The decline in the population of wild bees threatens crops in the US, where fields that need these insects are at risk of not being pollinated this year, according to a report published by the journal "Proceedings of the National Academy of Sciences ".
Of the fields dependent on pollination, 39% "will suffer the mismatch between the increase in demand for pollination and the fall in the number of wild bees," says the study, conducted by researchers at the University of Vermont.
Wild bees, according to the report, "are disappearing in several counties that include the main farmland of the country." Likewise, its population has decreased by 23% in the period between 2008 and 2013, and although there are bee farms bred to pollinate, they do not satisfy the demand.
In the short term, farmers will see increased production costs and, in the medium-long term, "US agricultural production may be destabilized," warns the report, which includes maps of the affected areas.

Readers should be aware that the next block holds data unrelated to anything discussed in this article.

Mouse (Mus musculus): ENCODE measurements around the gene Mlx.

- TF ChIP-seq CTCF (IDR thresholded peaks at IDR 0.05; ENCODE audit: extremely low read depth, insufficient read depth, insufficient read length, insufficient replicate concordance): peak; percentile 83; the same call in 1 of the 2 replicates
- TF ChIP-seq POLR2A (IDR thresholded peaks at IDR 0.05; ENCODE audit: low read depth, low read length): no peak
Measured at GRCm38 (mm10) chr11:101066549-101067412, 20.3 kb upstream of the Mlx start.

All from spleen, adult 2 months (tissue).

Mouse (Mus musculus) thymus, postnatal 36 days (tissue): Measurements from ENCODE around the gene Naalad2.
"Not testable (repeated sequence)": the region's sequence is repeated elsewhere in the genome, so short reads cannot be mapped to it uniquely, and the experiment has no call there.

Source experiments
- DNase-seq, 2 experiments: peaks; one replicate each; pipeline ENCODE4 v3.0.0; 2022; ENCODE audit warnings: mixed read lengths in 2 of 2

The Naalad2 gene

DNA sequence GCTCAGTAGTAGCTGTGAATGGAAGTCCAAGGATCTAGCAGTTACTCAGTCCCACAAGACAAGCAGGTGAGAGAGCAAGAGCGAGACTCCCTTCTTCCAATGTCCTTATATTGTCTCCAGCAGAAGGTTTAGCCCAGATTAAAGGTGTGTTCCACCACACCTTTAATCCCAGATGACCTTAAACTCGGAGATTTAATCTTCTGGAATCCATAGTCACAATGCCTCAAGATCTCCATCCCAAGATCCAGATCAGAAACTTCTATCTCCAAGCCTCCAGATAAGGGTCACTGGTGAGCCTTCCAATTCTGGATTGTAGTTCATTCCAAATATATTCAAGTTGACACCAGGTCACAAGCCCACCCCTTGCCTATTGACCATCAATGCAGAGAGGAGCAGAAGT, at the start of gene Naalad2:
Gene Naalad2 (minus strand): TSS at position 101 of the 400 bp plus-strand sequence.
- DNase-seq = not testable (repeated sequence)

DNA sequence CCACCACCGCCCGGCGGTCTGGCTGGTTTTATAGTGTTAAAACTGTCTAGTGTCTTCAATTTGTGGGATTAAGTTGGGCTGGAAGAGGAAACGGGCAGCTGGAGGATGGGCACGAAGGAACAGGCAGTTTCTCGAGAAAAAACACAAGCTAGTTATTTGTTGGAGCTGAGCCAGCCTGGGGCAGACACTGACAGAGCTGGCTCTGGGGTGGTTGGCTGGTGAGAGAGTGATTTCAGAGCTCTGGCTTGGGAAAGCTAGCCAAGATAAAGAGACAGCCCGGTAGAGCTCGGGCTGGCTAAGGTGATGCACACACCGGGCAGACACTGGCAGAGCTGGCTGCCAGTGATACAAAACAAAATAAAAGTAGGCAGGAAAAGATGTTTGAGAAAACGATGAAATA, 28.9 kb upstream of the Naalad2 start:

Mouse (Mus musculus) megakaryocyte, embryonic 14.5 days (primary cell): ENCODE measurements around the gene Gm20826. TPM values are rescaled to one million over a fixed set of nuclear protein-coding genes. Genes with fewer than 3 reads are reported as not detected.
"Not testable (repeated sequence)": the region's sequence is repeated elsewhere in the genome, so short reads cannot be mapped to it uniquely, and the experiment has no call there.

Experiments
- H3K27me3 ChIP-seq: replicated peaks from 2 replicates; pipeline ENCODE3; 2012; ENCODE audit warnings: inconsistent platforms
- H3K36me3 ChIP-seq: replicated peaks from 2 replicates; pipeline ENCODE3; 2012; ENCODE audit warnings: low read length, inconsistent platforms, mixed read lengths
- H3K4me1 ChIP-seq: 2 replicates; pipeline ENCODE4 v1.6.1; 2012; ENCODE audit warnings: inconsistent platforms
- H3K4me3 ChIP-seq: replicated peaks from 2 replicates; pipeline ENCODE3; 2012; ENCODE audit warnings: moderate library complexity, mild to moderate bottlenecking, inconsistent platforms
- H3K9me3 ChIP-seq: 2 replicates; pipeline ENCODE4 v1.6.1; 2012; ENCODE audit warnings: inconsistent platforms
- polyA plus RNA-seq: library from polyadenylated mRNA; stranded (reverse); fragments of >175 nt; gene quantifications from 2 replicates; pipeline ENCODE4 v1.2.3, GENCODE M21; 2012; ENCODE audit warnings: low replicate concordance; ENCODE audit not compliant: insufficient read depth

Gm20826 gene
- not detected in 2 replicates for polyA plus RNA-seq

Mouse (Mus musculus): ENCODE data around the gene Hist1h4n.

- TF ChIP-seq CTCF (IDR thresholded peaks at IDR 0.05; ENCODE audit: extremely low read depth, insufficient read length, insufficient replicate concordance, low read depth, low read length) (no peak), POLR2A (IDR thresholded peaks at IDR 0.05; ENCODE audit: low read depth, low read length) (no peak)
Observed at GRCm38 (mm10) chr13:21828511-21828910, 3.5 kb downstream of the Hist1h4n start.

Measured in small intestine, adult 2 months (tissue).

"This is the first spatial portrait of the state of pollinators and their impact in the US," explained Insu Koh, leader of the research team at the University of Vermont.
The map identifies the hotspots, spread over 139 counties across the United States, and dedicated especially to almond, blueberry, apple and pumpkin crops.
With this information, "government agencies and private organizations can focus their efforts" and support "a more sustainable agriculture and natural landscapes," said Rufus Isaacs, co-author of the study.
One of the main causes of the disappearance of wild bees is precisely the increase in cultivated fields, which means the destruction of their natural habitat.
Fields dependent on pollination by bees contribute more than $ 3 billion annually to the US economy, according to a presidential report released by the White House in June 2014.
US President Barack Obama requested, in that same report, a national estimate of the contribution of wild pollinators and their habitats, a call to which this study responds.